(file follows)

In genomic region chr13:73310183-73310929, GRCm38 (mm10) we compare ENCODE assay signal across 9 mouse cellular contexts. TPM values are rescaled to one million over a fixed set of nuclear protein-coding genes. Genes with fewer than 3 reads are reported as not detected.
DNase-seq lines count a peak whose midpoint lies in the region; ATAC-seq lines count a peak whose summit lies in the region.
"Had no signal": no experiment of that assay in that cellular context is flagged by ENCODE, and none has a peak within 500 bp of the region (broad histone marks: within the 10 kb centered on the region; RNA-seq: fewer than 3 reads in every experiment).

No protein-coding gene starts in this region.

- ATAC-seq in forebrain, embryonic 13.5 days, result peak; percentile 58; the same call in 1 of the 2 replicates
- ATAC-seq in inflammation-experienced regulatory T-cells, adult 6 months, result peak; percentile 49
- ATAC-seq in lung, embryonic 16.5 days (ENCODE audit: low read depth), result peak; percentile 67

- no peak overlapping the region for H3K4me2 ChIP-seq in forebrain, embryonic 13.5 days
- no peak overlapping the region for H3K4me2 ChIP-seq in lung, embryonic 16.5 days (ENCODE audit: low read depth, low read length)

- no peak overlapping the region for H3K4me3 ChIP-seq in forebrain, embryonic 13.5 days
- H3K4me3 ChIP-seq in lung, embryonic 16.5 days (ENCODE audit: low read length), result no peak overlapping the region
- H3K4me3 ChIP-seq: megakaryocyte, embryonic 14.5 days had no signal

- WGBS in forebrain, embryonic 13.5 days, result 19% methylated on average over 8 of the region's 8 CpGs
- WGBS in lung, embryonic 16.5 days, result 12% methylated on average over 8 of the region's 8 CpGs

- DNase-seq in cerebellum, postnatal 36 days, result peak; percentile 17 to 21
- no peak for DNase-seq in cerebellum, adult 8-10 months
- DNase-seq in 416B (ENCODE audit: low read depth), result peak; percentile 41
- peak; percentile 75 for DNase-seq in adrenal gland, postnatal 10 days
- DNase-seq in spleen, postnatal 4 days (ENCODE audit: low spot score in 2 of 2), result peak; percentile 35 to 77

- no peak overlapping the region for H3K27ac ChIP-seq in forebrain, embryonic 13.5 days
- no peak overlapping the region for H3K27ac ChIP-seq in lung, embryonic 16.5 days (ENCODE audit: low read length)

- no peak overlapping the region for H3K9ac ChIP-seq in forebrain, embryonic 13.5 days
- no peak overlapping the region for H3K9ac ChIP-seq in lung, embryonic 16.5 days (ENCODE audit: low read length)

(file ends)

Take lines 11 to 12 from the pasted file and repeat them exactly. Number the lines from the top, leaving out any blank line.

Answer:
- H3K4me3 ChIP-seq in lung, embryonic 16.5 days (ENCODE audit: low read length), result no peak overlapping the region
- H3K4me3 ChIP-seq: megakaryocyte, embryonic 14.5 days had no signal